Current Issue

Current Issue
Subscribe to GR8 MAGAZINE Online

Subscribe for daily updates


Editor's Desk

Edit & More...

View all

Kairee - Rishta Khatta Meetha

Kairee... Rishtha Khatta Meetha : By Vierendra Bhargav

Channel: COLORS

Serial Timing: MON to FRI - 7:00PM

Cast: Hema Singh, Jay Bhanushali,Roshini Reddy, Preeti Chaudhary, Sajni

Produced by: Shashi Mittal, Sumeet H Mittal

The Review

The Saas syndrome…

Kairee- Rishta Khatta Meetha

(Mon to Fri – 7:00 pm)

That Saas again… SOS - somebody please!

It seems that Television has been worsted and bested at the altar of that Gorgonian entity striding our small screens with utter impunity since eons now – we mean, the ‘SAAS’! Time was when Ekta Kapoor unleashed this she-wolf on us unsuspecting viewers. In the process, she drew loads of both popularity and flak (and heaps of moolah as well) for manufacturing the TV avatar of this malevolent presence.

Since then, it has been appearing in various garbs, milieus and strata on the small screen, but with one constant – its sadistic bent of mind and persona. And take it or leave it – it was there… it is there… and in all likelihood, will always be there!

Even though, of late, we’ve been living in denial!

That’s because when after almost a decade of bombarding us fiercely with Kitchen-politics, Saari-Sindoor-Mangalsootra syndromes and the nastiest bitching imaginable, those initial Saas-Bahu serials waned and wilted finally, everybody heaved a big sigh of relief…

The Saas-Sultanate is over!

But was it?

Despite the brouhaha over a Saas-free TV, the reality has been far different and even when the pigeon has shut its eyes to wish away the cat, she is still there, looming large all over it!

Just cast a glance around you and you would know that we are not talking through our hats. In serial after serial today, we are still witnessing the Saas stranglehold as the focal point of the story, an epitome of which is seen in the crater-eyed, stone-faced Saas, Santosh of ‘Diya Aur Baati Hum’. The long and short of it is – the ‘Saas’ is very much alive and kicking (literally)!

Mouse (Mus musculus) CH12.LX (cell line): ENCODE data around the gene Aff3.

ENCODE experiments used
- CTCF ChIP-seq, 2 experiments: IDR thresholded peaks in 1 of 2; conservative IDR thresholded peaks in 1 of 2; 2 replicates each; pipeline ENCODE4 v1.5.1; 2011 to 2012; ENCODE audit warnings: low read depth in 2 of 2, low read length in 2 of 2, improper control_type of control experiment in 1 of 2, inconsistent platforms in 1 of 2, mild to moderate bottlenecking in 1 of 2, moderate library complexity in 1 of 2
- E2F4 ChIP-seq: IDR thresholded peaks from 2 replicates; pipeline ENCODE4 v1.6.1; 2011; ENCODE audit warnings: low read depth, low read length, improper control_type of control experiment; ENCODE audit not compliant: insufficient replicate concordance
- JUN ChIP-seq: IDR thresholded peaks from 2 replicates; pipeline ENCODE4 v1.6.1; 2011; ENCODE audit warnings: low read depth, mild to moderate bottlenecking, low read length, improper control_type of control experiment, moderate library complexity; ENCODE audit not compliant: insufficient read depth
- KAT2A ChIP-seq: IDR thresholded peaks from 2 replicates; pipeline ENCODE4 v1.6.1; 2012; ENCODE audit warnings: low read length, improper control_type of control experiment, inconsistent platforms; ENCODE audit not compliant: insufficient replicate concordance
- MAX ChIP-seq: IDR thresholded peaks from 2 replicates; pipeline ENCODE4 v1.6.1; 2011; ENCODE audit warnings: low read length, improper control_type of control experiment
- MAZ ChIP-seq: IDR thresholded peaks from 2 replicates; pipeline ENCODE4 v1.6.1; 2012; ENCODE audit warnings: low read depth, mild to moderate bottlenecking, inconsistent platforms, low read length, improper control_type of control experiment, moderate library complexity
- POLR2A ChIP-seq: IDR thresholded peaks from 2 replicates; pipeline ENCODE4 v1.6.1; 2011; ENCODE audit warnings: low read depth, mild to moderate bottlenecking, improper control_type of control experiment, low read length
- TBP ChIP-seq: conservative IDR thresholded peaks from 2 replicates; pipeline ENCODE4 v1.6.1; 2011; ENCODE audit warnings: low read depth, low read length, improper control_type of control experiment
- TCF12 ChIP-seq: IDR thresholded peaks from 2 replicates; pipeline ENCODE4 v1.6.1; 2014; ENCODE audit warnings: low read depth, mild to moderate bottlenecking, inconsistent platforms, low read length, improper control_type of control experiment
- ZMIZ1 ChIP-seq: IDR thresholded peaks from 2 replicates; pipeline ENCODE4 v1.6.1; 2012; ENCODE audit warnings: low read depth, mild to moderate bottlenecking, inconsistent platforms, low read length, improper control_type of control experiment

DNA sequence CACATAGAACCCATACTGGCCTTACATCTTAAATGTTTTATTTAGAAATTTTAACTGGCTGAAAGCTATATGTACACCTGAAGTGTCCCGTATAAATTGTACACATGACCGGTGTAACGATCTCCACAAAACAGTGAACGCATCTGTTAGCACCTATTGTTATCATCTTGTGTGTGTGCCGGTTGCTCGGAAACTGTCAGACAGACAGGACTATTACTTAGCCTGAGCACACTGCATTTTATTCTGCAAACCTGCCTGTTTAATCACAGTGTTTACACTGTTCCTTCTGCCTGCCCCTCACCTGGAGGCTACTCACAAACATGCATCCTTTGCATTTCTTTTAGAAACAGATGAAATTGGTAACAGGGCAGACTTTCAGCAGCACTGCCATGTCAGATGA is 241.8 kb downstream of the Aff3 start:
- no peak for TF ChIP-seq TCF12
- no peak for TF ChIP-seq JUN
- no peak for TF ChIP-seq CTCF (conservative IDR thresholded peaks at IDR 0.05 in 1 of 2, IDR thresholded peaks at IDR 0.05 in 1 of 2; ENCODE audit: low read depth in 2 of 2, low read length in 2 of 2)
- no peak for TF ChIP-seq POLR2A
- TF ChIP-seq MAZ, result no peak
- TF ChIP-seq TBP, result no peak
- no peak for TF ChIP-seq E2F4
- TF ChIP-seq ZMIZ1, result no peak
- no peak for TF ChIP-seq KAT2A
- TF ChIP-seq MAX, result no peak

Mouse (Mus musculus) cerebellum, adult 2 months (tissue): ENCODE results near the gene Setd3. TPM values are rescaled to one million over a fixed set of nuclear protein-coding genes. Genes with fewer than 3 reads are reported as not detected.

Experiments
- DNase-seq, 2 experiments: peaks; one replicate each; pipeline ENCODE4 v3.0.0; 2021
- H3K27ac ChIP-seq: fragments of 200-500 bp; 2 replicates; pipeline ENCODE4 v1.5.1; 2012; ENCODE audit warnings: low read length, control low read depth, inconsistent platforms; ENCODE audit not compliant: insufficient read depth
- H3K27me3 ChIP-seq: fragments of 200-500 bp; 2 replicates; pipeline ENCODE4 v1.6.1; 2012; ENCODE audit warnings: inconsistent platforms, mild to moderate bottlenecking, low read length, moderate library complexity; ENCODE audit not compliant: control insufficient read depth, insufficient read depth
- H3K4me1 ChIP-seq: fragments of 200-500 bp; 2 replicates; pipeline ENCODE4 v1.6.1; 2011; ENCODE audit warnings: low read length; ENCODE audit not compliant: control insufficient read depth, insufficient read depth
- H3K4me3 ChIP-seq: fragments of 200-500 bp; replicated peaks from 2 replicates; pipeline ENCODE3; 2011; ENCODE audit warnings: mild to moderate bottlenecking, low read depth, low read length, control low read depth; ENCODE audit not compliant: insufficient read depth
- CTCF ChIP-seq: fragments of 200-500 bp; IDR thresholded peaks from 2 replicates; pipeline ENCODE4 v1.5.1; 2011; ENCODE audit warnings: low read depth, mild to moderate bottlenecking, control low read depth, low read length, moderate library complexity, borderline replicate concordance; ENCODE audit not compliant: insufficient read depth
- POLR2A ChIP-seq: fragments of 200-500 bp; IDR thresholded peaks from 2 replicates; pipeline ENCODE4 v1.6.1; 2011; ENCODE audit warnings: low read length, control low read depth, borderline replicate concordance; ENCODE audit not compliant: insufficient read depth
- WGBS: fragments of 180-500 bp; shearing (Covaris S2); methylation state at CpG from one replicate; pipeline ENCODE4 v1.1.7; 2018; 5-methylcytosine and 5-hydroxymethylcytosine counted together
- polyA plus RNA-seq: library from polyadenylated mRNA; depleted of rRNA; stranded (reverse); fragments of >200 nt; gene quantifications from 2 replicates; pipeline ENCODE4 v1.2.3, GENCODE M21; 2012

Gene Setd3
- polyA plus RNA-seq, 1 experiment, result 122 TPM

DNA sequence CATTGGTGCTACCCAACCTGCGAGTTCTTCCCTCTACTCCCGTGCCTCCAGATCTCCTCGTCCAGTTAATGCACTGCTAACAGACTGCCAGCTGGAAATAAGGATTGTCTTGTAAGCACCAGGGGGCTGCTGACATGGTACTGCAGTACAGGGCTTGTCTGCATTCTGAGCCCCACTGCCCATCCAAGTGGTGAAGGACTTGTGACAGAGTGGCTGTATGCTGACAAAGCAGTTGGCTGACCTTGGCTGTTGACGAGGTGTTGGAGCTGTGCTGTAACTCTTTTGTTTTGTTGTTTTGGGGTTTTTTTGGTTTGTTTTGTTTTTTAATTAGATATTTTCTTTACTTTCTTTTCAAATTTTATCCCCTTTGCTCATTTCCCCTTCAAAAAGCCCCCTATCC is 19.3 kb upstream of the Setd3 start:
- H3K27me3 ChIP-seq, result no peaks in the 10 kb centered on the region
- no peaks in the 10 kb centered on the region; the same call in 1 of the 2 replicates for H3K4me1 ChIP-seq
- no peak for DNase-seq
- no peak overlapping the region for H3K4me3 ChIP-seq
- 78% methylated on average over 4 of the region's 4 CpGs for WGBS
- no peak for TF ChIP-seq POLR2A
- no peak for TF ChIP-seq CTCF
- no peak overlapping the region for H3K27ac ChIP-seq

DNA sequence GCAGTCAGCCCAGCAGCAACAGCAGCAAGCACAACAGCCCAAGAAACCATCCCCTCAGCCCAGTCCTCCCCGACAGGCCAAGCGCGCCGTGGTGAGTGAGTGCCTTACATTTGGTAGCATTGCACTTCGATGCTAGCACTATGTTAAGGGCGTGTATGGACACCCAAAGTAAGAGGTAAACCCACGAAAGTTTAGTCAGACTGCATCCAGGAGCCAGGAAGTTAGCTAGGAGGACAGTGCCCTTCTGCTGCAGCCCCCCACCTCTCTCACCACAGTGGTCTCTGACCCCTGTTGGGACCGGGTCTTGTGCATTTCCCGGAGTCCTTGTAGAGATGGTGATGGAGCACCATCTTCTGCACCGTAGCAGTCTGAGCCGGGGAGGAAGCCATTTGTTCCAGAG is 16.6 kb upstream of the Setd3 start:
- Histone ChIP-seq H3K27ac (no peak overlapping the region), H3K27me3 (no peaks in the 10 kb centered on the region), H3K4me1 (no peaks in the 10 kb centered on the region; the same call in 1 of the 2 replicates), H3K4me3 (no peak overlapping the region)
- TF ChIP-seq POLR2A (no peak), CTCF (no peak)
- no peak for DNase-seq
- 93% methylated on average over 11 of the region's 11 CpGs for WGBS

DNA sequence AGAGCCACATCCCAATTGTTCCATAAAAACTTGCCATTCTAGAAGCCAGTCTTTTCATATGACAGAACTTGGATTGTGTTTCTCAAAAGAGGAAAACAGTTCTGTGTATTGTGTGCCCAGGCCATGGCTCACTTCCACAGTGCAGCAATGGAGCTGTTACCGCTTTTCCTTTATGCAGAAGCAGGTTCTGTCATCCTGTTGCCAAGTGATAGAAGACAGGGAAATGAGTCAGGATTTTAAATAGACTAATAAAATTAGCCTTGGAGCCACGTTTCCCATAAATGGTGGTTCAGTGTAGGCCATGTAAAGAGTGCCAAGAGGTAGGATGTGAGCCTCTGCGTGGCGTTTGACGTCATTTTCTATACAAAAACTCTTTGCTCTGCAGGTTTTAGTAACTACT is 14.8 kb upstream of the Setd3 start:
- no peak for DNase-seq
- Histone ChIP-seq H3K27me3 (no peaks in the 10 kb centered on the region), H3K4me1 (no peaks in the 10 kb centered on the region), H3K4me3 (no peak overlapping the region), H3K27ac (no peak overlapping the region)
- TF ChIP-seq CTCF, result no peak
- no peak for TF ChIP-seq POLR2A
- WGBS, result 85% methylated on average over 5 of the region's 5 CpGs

And amongst the more recent onslaughts of this species is in ‘Kairee’ at Colors.

It comes from the stables of Shashi & Sumeet Mittal of the same ‘Diya Aur Baati Hum’ fame, a serial, as we said, bursting at the seams because of its spiraling Saasdom.

In ‘Kairee’, instead of the fire-spitting Santosh of ‘Diya…’, they create Imarti Shrivastav (Hema Singh), whose honeyed stings are as vicious as the former’s acid tongue. For the hapless viewers, it’s like being from tossed a hawk to a slithering reptile.

And Imarti is a text-book of a TV Saas!

A staggeringly compulsive-obsessive case of megalomania, she can go to any extent in puppeteering people around her (Bahu’s in particular) and crushing the slightest note of dissidence.

Indeed, only ‘seeing is believing’ the way she goes about it – twisting fingers, trampling feet, pushing, shoving with frenzied ferocity… she does it all and more to her cowering, quaking daughters-in-law with sheer abandon.

Her house is an SS camp of the Nazis and she is its sole Supremo.

What is even more sinister, Imarti has been couched in comic hues and her barbs evoke laughter. When that happens, the regressive content of her quips goes down your throat even without your realising it.

But such characters as Imarti Devi can and do become patently unhealthy for the lesser evolved, impressionable minds in the audience, because while the Imarti’s of the TV-world are tickling your funny bones, they also are silently playing havoc with your mindsets, elbowing you into the abyss of orthodoxy. This is particularly true in a society like ours that is still finding it so hard to shake off the yoke of feudal, decadent values.

Coming to the other inhabitants of the house living under the thumb of Imarti Devi, there are those two Bahu’s, one of which, Kusum (Dipti Dhyani) moves around pathologically petrified at the slightest stir and stare of her Saas… and then there is another –Sajni, the ‘Laali-lip(i)stick’ (as Imarti Devi calls her… the phrase seems to be an obsession of Mittals’ as in ‘Diya…’ also the Saas calls her Bahu, Meenakshi (from whom Sajni has been Xeroxed, actually)– ‘Arree O, Laali-lip(i)stick’…). And the Kairee Laali-lip(i)stick (Roshini Reddy) is also a numbskull like her original. She just keeps fluttering her eyelids, pouting her lips and speaking in a squeaky, screechy tone (comedy?).